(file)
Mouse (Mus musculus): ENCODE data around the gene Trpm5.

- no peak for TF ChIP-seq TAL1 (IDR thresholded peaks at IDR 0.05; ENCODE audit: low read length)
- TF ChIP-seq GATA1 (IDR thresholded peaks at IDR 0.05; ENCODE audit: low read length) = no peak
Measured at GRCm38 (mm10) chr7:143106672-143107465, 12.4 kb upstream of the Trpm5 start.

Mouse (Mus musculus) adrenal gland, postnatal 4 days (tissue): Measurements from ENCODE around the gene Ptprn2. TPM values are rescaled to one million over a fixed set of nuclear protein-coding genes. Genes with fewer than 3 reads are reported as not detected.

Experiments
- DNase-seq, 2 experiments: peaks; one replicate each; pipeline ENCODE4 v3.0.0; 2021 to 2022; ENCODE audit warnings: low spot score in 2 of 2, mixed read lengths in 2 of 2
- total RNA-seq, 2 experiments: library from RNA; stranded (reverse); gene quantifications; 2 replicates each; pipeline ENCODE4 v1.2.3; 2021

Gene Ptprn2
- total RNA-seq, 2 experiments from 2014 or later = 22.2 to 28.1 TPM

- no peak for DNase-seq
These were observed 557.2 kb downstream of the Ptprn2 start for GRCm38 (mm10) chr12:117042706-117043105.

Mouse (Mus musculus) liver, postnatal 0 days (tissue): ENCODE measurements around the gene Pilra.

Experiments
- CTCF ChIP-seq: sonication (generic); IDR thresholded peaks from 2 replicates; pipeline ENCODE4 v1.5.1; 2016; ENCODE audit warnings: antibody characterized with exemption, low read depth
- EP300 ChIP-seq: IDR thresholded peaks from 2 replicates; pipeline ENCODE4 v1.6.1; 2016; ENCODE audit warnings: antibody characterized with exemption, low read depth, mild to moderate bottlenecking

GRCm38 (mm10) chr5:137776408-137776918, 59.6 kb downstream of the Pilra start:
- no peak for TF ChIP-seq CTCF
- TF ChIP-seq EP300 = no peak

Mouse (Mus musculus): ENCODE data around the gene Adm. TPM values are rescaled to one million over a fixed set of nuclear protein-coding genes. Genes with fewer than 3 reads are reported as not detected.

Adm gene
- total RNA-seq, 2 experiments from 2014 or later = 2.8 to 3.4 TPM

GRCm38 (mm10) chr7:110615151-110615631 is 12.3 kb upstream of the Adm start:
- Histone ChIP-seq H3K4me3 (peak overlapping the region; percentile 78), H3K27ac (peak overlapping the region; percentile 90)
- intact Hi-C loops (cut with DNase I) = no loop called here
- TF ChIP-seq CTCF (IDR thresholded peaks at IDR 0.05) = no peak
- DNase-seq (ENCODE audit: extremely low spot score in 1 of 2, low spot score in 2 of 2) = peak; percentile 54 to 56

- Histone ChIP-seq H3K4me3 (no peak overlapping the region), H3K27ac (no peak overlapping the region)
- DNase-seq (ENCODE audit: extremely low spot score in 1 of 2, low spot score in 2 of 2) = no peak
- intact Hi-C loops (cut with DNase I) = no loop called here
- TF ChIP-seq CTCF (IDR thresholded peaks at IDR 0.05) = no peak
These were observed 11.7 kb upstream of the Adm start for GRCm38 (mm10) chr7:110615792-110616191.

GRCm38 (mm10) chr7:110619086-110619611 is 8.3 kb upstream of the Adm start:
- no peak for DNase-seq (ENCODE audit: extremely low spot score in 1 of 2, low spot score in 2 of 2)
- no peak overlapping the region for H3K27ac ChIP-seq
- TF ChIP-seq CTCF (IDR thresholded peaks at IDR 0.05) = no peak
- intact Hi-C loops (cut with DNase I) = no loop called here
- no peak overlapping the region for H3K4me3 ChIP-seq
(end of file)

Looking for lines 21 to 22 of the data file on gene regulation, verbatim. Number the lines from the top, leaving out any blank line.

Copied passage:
Adm gene
- total RNA-seq, 2 experiments from 2014 or later = 2.8 to 3.4 TPM